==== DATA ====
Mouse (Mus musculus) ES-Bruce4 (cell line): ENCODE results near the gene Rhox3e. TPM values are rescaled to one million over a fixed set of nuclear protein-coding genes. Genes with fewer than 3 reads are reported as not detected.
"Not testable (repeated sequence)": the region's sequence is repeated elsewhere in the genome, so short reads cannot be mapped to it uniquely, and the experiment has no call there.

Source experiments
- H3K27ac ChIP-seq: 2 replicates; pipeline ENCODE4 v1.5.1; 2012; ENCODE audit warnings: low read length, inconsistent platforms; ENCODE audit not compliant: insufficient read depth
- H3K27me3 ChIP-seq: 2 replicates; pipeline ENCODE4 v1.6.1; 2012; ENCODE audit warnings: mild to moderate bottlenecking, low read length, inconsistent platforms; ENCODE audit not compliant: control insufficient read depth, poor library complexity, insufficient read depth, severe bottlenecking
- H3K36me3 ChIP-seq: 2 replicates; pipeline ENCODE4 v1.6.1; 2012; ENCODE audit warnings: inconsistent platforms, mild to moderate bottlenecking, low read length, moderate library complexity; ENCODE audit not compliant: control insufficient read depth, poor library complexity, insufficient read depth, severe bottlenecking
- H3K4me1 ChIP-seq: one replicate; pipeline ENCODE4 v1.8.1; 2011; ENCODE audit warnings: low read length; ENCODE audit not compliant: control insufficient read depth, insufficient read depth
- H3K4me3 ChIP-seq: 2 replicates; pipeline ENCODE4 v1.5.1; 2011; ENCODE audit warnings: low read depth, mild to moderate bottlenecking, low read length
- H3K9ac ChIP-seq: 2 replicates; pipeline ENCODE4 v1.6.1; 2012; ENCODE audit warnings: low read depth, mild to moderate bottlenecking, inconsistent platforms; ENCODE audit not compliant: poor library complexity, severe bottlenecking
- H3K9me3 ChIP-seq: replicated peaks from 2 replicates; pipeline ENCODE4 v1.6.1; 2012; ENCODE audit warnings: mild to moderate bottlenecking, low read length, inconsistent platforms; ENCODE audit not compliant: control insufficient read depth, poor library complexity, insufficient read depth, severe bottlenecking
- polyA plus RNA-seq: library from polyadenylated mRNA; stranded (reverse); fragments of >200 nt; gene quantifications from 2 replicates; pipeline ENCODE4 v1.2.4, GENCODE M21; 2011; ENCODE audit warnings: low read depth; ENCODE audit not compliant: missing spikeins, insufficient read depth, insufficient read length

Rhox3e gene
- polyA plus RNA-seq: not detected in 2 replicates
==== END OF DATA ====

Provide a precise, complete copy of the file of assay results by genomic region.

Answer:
Mouse (Mus musculus) ES-Bruce4 (cell line): ENCODE results near the gene Rhox3e. TPM values are rescaled to one million over a fixed set of nuclear protein-coding genes. Genes with fewer than 3 reads are reported as not detected.
"Not testable (repeated sequence)": the region's sequence is repeated elsewhere in the genome, so short reads cannot be mapped to it uniquely, and the experiment has no call there.

Source experiments
- H3K27ac ChIP-seq: 2 replicates; pipeline ENCODE4 v1.5.1; 2012; ENCODE audit warnings: low read length, inconsistent platforms; ENCODE audit not compliant: insufficient read depth
- H3K27me3 ChIP-seq: 2 replicates; pipeline ENCODE4 v1.6.1; 2012; ENCODE audit warnings: mild to moderate bottlenecking, low read length, inconsistent platforms; ENCODE audit not compliant: control insufficient read depth, poor library complexity, insufficient read depth, severe bottlenecking
- H3K36me3 ChIP-seq: 2 replicates; pipeline ENCODE4 v1.6.1; 2012; ENCODE audit warnings: inconsistent platforms, mild to moderate bottlenecking, low read length, moderate library complexity; ENCODE audit not compliant: control insufficient read depth, poor library complexity, insufficient read depth, severe bottlenecking
- H3K4me1 ChIP-seq: one replicate; pipeline ENCODE4 v1.8.1; 2011; ENCODE audit warnings: low read length; ENCODE audit not compliant: control insufficient read depth, insufficient read depth
- H3K4me3 ChIP-seq: 2 replicates; pipeline ENCODE4 v1.5.1; 2011; ENCODE audit warnings: low read depth, mild to moderate bottlenecking, low read length
- H3K9ac ChIP-seq: 2 replicates; pipeline ENCODE4 v1.6.1; 2012; ENCODE audit warnings: low read depth, mild to moderate bottlenecking, inconsistent platforms; ENCODE audit not compliant: poor library complexity, severe bottlenecking
- H3K9me3 ChIP-seq: replicated peaks from 2 replicates; pipeline ENCODE4 v1.6.1; 2012; ENCODE audit warnings: mild to moderate bottlenecking, low read length, inconsistent platforms; ENCODE audit not compliant: control insufficient read depth, poor library complexity, insufficient read depth, severe bottlenecking
- polyA plus RNA-seq: library from polyadenylated mRNA; stranded (reverse); fragments of >200 nt; gene quantifications from 2 replicates; pipeline ENCODE4 v1.2.4, GENCODE M21; 2011; ENCODE audit warnings: low read depth; ENCODE audit not compliant: missing spikeins, insufficient read depth, insufficient read length

Rhox3e gene
- polyA plus RNA-seq: not detected in 2 replicates